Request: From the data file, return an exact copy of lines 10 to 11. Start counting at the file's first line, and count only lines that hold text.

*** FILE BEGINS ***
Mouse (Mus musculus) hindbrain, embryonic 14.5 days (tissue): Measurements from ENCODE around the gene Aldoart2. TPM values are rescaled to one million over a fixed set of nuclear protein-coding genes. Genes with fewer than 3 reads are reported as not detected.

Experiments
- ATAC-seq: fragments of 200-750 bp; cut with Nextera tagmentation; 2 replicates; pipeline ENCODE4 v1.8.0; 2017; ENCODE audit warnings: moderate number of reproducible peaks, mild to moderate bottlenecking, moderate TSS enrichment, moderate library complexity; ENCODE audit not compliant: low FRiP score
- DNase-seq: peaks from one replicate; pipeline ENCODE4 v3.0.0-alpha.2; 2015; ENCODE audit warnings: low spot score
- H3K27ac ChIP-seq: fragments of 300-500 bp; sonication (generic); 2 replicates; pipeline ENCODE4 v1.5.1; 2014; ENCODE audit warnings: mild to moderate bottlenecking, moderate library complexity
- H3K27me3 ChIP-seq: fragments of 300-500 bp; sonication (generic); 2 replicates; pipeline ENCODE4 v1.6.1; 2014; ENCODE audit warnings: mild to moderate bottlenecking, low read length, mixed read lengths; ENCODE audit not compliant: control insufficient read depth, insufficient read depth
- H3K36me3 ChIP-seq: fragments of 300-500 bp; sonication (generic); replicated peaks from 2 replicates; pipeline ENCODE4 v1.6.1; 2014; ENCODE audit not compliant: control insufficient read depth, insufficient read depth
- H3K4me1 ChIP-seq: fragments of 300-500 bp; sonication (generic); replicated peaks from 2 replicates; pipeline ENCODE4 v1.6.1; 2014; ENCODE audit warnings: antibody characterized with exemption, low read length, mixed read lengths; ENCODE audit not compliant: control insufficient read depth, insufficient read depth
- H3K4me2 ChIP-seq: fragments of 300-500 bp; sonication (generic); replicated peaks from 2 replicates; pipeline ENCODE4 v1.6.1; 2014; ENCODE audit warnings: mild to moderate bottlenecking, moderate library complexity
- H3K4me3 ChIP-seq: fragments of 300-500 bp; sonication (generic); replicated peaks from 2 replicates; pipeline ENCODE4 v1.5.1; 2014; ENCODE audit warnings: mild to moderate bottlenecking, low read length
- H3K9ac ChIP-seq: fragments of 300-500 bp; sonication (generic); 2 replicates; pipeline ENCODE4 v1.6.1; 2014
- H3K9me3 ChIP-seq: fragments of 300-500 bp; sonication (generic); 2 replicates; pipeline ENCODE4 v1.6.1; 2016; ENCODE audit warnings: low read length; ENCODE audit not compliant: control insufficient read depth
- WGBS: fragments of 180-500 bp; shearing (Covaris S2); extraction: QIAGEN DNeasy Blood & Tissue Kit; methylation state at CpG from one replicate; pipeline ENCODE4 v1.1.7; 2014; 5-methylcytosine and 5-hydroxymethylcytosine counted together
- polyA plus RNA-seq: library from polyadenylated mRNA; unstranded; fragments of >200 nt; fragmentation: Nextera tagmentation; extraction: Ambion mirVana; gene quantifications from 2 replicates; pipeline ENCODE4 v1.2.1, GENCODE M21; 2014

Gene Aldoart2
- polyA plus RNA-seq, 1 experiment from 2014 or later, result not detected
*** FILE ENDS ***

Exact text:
- H3K4me3 ChIP-seq: fragments of 300-500 bp; sonication (generic); replicated peaks from 2 replicates; pipeline ENCODE4 v1.5.1; 2014; ENCODE audit warnings: mild to moderate bottlenecking, low read length
- H3K9ac ChIP-seq: fragments of 300-500 bp; sonication (generic); 2 replicates; pipeline ENCODE4 v1.6.1; 2014